improbable that they should not be a cause for concern.
Not only can coral hurt you, but also you can hurt it. Just lightly brushing up against live coral can damage the surface mucus layer, making the animal more susceptible to infection. Worse yet, is when snorkelers inadvertently kick coral with their fins or actually stand on the living coral reef when they get tired or frightened. Coral is extremely slow growing, so the results of such damage can be long lasting. Again, the point is: Don't touch the reef!
The key to dealing with sea urchins is to avoid them. If you are getting into the water at a rocky or coral strewn location, wear your fins into the water. Walk backwards and watch where you step. When snorkeling, watch where you're going especially in shallow water or in tight quarters within the reef.
A more dangerous jellyfish, the sea wasp or box jelly, also can be found in our waters, but far less frequently. They are translucent with a dome-shaped body about three inches long and have four tentacles about six to twelve inches long. Although some people can have a serious allergic reaction, usually the sting, which is not nearly as bad as a regular wasp sting, leaves you with an itchy welt that takes about a week to go away. Treat sea wasp stings by applying vinegar over the effected area.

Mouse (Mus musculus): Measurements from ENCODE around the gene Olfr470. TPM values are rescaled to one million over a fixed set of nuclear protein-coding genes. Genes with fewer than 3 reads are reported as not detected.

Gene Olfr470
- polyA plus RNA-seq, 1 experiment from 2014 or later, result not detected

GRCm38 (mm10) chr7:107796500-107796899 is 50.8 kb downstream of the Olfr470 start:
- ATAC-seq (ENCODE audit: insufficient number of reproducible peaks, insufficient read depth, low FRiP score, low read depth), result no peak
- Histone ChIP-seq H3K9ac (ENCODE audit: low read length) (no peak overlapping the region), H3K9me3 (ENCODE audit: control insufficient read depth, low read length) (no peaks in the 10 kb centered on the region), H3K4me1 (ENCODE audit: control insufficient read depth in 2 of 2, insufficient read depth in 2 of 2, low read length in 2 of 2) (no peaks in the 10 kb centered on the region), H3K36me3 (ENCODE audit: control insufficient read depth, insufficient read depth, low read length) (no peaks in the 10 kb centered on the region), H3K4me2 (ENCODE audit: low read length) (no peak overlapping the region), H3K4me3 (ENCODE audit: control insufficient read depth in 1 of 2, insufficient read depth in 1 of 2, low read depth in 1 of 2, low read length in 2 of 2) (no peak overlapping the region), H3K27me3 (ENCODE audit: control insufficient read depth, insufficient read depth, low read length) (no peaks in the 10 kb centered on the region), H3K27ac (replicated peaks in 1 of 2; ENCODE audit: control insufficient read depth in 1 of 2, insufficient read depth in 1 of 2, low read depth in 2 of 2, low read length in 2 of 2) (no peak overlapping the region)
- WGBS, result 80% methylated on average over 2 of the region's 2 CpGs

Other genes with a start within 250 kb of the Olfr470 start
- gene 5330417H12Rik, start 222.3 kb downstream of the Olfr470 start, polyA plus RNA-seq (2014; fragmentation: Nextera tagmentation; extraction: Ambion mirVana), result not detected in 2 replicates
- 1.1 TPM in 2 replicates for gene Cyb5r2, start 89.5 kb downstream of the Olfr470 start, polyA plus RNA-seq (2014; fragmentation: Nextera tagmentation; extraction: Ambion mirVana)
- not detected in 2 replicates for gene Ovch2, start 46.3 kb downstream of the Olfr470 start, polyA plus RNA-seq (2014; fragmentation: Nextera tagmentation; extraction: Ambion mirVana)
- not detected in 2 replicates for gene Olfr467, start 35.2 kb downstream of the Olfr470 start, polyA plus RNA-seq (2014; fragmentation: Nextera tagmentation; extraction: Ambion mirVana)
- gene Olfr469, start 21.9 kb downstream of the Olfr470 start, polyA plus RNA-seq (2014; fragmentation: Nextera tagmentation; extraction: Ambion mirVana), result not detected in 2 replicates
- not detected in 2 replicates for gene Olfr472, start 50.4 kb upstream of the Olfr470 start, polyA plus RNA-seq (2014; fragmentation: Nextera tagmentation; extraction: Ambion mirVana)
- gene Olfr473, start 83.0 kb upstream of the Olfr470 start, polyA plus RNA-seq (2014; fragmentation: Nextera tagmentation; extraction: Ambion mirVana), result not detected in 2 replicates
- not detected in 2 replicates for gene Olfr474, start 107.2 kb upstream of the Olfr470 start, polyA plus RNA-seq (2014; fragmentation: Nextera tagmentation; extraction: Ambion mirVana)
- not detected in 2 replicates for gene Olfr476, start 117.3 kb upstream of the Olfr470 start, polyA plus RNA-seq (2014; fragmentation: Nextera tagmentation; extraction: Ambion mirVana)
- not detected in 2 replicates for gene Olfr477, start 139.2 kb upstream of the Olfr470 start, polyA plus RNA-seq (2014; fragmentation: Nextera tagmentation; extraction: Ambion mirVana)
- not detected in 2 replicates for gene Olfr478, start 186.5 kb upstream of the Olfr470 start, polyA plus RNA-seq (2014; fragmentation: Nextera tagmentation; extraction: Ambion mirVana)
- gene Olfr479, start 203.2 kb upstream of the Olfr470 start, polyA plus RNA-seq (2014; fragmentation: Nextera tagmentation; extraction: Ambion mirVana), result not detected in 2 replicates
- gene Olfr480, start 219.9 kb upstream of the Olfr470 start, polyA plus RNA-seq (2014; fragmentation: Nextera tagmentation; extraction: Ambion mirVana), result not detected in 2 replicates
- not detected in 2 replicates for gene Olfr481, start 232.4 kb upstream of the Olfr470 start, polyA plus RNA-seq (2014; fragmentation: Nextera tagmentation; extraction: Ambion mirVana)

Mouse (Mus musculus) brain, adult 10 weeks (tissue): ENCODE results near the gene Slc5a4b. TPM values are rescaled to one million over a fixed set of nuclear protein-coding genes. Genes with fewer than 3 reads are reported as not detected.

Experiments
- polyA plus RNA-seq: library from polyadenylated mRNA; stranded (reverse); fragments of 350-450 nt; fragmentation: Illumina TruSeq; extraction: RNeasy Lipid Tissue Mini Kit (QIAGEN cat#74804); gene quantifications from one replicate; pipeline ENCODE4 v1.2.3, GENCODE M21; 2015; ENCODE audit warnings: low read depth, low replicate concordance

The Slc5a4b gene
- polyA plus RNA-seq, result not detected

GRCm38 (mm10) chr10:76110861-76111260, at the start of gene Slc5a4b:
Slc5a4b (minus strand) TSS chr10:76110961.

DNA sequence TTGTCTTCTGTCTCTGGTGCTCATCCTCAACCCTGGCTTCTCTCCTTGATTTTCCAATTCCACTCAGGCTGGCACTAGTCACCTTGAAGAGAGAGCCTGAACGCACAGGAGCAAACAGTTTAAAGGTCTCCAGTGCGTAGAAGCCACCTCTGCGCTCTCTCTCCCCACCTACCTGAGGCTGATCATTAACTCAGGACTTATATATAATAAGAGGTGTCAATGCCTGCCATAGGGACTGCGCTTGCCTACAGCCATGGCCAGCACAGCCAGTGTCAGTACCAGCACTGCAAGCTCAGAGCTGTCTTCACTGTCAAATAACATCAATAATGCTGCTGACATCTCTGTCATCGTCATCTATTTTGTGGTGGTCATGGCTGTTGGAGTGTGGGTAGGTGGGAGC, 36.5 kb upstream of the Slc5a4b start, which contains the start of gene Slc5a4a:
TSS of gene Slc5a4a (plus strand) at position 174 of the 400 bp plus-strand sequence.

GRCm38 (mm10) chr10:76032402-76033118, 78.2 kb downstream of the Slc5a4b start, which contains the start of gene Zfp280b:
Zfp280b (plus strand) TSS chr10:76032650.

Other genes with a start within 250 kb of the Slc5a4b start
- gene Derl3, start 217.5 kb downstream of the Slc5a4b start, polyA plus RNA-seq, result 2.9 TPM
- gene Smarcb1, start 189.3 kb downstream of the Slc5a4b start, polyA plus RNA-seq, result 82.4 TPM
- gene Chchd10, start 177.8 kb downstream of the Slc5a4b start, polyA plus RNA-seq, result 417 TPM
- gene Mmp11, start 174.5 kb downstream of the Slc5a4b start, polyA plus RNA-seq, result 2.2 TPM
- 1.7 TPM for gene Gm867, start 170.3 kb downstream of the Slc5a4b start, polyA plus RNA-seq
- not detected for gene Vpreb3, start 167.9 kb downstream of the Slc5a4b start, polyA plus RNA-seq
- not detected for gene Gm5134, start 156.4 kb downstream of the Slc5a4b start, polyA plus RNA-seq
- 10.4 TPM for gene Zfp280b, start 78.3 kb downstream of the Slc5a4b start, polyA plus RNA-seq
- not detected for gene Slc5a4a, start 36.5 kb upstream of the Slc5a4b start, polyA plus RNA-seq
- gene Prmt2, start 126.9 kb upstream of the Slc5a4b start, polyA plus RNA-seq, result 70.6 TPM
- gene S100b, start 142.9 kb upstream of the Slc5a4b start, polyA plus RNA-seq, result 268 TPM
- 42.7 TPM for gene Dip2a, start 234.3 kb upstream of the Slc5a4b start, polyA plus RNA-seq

The Most Dangerous Animal of All
Know Your Limits
Choosing your mask
To check if a mask fits and is watertight, tilt your head up and place it on your face without the strap. It should sit snugly with no spaces. Breathe in through your nose and lower your head. The mask should stick to your face and stay there without you holding on to it. Be sure there is no air leakage.
Now put on the strap and adjust it tight enough that it holds the mask in place, but no tighter than that. (A common mistake among beginning snorkelers is to over tighten the strap; something that causes, rather than prevents, leaks.) Make sure that your hair is not caught in the mask. Attach the snorkel and put it in your mouth. Inhale through your nose and check once more for any air leaks.